HELENA — A leading Republican lawmaker Tuesday unveiled his proposal to revamp and expand Medicaid coverage for the poor in Montana — but said it wouldn’t accept additional federal dollars offered to the states under Obamacare.
Senate Majority Leader Art Wittich of Bozeman said under his plan, most of the 125,000 low-income people covered by Medicaid would get free primary care at federally funded health clinics or contracted physicians, who would be paid a set fee for each patient in the system.
This managed-care system would create cost savings that could be used to expand Medicaid coverage to currently ineligible parents of children in some low-income families, he said.
Childless, able-bodied adults earning below 100 percent of the federal poverty level still would be without Medicaid coverage, but could get access to subsidized, private health insurance policies if they got a job, Wittich said.
“If they’re able-bodied, that says they are able to work, and they should go work,” he said. “This isn’t supposed to be a new welfare program. … We want to incentivize people to work.”
For those without coverage and who earn between 100 percent to 400 percent of the federal poverty line, federal subsidies are available to help them buy private insurance.
Wittich offered his plan as a possible compromise to Democratic wishes to accept federal dollars to expand Medicaid coverage to everyone in Montana earning less than 138 percent of the federal poverty level ($16,100 a year for a single person).
“(Democrats) took an all-or-nothing approach (in 2013), and they got nothing,” he said. “I hope there is a lesson there, and they’ll try to work out some cost-effective reform.”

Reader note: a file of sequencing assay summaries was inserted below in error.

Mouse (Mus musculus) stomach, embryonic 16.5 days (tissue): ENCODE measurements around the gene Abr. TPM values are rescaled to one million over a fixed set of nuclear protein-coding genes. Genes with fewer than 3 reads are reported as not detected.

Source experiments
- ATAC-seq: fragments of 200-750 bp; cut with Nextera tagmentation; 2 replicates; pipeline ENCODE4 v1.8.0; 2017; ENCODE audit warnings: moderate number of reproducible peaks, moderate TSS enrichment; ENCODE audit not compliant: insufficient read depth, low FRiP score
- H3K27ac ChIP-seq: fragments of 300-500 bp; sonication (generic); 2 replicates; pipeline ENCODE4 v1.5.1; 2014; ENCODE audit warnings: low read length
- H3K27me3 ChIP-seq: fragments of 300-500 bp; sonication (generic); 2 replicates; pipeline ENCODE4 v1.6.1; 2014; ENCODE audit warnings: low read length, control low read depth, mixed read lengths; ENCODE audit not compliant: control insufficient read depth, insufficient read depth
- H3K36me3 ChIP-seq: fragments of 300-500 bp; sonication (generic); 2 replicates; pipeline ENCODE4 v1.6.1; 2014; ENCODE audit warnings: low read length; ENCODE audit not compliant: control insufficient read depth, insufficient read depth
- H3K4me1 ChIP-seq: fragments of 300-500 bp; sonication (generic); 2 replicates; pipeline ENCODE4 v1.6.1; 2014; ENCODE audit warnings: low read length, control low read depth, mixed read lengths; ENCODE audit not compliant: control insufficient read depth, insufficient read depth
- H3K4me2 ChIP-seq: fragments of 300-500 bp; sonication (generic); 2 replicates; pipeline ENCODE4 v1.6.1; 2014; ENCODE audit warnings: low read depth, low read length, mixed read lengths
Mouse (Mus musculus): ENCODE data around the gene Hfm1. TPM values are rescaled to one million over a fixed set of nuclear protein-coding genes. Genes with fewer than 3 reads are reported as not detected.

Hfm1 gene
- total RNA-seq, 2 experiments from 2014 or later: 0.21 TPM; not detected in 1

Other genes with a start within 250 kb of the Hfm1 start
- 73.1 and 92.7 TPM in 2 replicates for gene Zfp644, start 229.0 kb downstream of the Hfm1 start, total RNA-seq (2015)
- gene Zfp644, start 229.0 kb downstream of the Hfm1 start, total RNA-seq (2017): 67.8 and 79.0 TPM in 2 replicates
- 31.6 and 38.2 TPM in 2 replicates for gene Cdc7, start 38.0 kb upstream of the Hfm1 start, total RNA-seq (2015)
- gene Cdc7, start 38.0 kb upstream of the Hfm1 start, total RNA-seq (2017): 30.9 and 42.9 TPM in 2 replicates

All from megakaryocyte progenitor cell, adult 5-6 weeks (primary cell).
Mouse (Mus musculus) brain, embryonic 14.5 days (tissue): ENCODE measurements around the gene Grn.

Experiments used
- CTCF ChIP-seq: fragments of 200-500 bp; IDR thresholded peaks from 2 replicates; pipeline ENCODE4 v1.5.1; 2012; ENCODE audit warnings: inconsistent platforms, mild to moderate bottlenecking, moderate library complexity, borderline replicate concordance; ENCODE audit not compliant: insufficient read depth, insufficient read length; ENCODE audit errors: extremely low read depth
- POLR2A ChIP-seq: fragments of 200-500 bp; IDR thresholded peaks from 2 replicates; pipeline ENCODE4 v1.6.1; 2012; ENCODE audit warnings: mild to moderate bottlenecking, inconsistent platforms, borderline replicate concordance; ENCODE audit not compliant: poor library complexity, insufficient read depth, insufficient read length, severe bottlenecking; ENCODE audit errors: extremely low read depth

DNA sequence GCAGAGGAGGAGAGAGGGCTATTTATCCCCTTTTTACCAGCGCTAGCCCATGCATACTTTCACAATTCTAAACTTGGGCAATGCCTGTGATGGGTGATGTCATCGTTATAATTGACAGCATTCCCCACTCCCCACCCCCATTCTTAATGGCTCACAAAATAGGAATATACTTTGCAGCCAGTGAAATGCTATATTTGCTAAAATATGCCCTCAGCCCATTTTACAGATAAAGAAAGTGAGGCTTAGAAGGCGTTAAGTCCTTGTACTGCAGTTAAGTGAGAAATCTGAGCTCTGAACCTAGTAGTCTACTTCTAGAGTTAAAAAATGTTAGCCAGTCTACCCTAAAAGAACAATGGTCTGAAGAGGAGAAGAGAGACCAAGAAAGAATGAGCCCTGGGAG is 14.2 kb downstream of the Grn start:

The 2013 Legislature, controlled by Republicans, rejected Medicaid expansion — leaving many people below the poverty line with no access to low-cost or free health coverage. Republicans are expected to control the 2015 Legislature as well.
The federal health care overhaul passed by Congress in 2010 initially required all states to expand Medicaid to cover everyone earning up to 138 percent of the poverty line.
But a 2012 U.S. Supreme Court decision made Medicaid expansion optional for each state.
Democratic Gov. Steve Bullock has said he’ll propose a new Medicaid expansion plan to the 2015 Legislature but has yet to reveal details.
On Tuesday, the Bullock administration and a Democratic lawmaker working on Medicaid issues said they don’t see much to support in Wittich’s plan.
Kevin O’Brien, Bullock’s deputy chief of staff, said Wittich’s plan would “leave thousands of veterans and working-poor Montanans without health care while continuing to send millions of our tax dollars to other states.”
Rep. Tom Woods, D-Bozeman, who met with Wittich Tuesday, said he’s pleased that Wittich “recognizes that a coverage gap exists, and he wants to do something about it.”
Yet Woods said Democrats aren’t likely to support a plan that bars Medicaid coverage for childless, able-bodied adults below the poverty line.
Woods said he’s working on a plan that would create a state-run, “public option” health plan, and use the federal Medicaid-expansion funds to buy that coverage for those earning less than 138 percent of poverty. Those covered by the plan would have to make minimal co-pays for their medical care.
Wood said the plan would be offered to other health insurance consumers as well.
“It expands the scope of health care reform (and) would provide competition in the health insurance industry, which could bring costs down for everybody,” he said.
Wittich said his plan can help “bridge the gap” for coverage for low-income Montanans, and that insisting on a full Medicaid expansion could yield no plan at all.